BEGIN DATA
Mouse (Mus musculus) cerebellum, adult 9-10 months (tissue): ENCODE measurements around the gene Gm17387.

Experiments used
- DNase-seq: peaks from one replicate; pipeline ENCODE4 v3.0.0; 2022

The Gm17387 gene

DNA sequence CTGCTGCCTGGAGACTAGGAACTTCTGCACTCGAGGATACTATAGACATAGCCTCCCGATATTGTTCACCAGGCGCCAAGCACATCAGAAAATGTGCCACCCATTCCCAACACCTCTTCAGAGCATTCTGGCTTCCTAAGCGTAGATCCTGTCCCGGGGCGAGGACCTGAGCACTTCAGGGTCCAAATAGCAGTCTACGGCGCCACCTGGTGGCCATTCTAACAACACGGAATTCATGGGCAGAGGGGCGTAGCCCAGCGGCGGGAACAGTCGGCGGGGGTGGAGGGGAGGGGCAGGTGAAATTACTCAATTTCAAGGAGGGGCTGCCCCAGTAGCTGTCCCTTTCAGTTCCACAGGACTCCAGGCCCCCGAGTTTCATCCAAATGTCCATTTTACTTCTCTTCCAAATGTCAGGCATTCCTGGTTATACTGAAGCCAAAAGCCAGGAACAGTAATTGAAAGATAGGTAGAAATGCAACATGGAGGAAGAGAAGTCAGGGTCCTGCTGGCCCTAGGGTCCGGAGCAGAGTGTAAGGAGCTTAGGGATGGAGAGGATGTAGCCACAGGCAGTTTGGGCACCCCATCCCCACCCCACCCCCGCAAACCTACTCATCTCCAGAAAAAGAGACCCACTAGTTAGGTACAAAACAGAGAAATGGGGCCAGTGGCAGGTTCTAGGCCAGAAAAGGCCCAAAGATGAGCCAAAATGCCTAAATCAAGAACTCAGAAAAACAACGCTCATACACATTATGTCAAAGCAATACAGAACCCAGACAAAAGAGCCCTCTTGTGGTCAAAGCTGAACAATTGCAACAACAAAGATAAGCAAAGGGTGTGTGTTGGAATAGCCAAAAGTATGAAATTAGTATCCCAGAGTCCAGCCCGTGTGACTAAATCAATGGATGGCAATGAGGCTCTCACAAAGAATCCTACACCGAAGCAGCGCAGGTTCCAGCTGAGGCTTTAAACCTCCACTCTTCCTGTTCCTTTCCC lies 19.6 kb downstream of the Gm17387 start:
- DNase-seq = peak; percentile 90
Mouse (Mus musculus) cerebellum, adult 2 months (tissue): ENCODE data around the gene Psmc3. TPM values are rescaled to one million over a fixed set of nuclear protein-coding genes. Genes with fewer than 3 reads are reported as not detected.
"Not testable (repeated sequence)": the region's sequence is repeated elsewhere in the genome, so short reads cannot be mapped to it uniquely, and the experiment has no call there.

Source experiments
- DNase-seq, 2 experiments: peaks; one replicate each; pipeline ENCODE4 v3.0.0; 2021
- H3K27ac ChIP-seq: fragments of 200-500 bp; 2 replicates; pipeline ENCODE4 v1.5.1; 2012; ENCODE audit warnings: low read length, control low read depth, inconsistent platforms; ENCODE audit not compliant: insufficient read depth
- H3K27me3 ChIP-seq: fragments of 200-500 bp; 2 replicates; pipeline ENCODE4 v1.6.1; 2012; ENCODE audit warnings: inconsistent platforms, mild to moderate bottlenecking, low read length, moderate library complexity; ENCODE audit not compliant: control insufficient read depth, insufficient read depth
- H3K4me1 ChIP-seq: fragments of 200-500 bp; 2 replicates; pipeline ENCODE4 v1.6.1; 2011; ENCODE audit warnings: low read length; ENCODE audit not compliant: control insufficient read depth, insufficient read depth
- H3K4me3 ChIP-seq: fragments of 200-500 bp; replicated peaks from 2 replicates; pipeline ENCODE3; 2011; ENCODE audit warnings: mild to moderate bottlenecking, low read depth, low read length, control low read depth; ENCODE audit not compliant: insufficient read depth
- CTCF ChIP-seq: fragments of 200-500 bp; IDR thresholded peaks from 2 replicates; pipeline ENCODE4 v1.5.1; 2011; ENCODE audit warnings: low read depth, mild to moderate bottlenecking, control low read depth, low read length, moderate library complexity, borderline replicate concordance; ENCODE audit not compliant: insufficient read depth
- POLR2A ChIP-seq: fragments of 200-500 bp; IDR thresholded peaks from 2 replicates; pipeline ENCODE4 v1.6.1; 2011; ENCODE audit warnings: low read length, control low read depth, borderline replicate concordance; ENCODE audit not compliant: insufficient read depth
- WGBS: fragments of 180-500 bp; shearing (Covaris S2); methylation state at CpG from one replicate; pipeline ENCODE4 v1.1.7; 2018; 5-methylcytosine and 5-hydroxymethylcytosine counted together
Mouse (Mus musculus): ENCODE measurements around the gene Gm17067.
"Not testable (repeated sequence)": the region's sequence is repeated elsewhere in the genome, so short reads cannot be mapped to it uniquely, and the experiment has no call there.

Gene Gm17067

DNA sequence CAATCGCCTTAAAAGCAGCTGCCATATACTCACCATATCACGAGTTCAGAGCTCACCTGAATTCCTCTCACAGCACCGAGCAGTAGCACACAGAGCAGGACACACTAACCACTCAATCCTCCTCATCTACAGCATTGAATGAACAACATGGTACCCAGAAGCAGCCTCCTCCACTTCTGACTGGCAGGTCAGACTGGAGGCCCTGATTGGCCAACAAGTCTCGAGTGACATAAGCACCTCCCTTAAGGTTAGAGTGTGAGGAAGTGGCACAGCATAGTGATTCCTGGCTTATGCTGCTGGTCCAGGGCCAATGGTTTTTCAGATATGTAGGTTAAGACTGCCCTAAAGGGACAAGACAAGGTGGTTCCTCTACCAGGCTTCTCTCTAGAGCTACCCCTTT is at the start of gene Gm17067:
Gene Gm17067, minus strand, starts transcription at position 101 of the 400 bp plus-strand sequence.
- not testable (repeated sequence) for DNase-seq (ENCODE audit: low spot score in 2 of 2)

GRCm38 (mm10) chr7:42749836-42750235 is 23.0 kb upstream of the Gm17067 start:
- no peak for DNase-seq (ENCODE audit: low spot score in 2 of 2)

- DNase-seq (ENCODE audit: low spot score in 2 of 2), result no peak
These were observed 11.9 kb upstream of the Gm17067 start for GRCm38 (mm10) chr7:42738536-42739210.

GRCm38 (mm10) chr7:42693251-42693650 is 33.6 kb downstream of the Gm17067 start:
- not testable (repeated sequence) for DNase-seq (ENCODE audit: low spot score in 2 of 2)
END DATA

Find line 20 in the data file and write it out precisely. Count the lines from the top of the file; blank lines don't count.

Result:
Gene Gm17067